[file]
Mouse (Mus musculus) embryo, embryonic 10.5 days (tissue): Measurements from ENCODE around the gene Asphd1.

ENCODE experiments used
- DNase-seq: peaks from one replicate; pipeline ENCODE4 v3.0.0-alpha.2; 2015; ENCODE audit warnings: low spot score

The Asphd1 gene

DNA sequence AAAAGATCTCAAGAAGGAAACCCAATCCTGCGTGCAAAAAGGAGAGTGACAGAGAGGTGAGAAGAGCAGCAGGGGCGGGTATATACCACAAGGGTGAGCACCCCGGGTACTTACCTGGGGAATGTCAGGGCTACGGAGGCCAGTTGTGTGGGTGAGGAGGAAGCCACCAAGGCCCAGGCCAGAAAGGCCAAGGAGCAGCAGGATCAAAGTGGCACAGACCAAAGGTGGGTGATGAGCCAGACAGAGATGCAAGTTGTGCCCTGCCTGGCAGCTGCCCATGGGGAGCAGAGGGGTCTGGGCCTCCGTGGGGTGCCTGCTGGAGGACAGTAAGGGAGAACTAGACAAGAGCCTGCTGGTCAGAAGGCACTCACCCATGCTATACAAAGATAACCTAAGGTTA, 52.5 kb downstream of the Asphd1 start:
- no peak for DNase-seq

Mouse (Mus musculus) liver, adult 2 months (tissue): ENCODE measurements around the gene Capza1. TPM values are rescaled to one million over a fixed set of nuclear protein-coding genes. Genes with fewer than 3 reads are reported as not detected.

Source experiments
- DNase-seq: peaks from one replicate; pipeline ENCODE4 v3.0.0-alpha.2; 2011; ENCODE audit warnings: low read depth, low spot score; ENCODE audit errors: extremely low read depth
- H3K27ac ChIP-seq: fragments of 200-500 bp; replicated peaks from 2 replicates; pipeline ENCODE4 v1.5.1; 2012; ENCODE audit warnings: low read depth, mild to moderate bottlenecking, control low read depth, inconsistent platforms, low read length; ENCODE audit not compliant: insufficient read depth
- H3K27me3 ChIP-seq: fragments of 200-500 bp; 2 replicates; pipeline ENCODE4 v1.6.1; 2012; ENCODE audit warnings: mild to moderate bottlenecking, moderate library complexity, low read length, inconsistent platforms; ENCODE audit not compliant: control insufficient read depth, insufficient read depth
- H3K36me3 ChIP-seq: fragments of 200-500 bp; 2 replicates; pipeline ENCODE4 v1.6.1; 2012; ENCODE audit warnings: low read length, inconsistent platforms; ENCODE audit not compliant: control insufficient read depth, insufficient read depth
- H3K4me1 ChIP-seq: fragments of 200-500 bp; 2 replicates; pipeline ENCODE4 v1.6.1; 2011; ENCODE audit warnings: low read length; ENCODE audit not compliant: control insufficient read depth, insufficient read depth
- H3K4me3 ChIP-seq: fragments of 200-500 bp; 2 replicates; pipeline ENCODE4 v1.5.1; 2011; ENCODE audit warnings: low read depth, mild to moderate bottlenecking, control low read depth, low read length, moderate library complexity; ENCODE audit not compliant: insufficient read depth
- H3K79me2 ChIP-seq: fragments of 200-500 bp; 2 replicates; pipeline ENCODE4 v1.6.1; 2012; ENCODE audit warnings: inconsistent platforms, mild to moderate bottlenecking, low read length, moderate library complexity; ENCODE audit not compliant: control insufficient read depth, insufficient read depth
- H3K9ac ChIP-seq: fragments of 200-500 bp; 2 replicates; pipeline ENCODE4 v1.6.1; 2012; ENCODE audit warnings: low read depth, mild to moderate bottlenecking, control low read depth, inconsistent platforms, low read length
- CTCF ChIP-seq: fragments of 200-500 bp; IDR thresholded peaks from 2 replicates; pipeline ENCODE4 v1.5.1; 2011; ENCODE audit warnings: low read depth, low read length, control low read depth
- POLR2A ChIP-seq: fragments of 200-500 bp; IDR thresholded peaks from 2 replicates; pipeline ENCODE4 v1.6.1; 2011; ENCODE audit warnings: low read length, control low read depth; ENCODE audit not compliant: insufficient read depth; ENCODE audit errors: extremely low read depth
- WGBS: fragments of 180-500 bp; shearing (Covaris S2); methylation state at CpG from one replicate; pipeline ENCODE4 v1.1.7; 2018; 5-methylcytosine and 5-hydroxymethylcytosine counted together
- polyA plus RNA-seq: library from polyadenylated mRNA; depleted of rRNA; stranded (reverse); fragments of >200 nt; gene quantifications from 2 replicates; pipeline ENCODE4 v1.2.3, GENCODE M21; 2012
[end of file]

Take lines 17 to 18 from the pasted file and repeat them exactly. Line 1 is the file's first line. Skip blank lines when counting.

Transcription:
- CTCF ChIP-seq: fragments of 200-500 bp; IDR thresholded peaks from 2 replicates; pipeline ENCODE4 v1.5.1; 2011; ENCODE audit warnings: low read depth, low read length, control low read depth
- POLR2A ChIP-seq: fragments of 200-500 bp; IDR thresholded peaks from 2 replicates; pipeline ENCODE4 v1.6.1; 2011; ENCODE audit warnings: low read length, control low read depth; ENCODE audit not compliant: insufficient read depth; ENCODE audit errors: extremely low read depth